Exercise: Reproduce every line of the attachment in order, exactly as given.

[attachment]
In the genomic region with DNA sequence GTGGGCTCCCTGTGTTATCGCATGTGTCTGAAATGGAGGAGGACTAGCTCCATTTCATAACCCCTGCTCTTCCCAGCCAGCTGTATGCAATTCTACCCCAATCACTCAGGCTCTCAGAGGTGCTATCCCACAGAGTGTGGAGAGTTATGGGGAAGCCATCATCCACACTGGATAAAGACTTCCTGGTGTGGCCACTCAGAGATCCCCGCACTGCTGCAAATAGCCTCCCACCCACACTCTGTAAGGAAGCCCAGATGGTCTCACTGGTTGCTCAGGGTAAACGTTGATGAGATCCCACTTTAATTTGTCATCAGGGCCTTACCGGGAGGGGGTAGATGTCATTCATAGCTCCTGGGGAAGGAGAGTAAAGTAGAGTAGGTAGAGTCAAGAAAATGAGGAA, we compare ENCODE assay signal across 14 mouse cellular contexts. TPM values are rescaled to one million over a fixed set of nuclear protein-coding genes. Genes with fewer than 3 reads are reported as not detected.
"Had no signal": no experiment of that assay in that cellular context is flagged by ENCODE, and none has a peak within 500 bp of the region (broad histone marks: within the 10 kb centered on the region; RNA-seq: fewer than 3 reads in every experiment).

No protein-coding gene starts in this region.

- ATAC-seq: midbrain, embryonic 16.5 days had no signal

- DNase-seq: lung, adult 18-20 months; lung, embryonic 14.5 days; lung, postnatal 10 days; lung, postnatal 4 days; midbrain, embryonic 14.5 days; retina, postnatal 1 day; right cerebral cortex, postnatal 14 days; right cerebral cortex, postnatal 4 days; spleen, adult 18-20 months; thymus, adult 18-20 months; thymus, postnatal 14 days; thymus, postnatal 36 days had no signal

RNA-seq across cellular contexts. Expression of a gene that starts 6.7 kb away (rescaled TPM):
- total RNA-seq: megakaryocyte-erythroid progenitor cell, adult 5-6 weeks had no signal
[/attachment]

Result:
In the genomic region with DNA sequence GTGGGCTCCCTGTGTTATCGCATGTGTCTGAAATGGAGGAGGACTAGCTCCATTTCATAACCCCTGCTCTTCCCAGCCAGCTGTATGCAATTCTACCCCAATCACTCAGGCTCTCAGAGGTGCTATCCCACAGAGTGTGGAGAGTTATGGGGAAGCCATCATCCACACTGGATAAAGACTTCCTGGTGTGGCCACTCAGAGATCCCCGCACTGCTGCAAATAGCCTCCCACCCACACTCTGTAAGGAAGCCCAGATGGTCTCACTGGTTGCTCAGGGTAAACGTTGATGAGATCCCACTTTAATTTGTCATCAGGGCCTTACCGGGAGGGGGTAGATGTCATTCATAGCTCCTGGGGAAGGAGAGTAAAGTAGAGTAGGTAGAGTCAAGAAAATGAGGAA, we compare ENCODE assay signal across 14 mouse cellular contexts. TPM values are rescaled to one million over a fixed set of nuclear protein-coding genes. Genes with fewer than 3 reads are reported as not detected.
"Had no signal": no experiment of that assay in that cellular context is flagged by ENCODE, and none has a peak within 500 bp of the region (broad histone marks: within the 10 kb centered on the region; RNA-seq: fewer than 3 reads in every experiment).

No protein-coding gene starts in this region.

- ATAC-seq: midbrain, embryonic 16.5 days had no signal

- DNase-seq: lung, adult 18-20 months; lung, embryonic 14.5 days; lung, postnatal 10 days; lung, postnatal 4 days; midbrain, embryonic 14.5 days; retina, postnatal 1 day; right cerebral cortex, postnatal 14 days; right cerebral cortex, postnatal 4 days; spleen, adult 18-20 months; thymus, adult 18-20 months; thymus, postnatal 14 days; thymus, postnatal 36 days had no signal

RNA-seq across cellular contexts. Expression of a gene that starts 6.7 kb away (rescaled TPM):
- total RNA-seq: megakaryocyte-erythroid progenitor cell, adult 5-6 weeks had no signal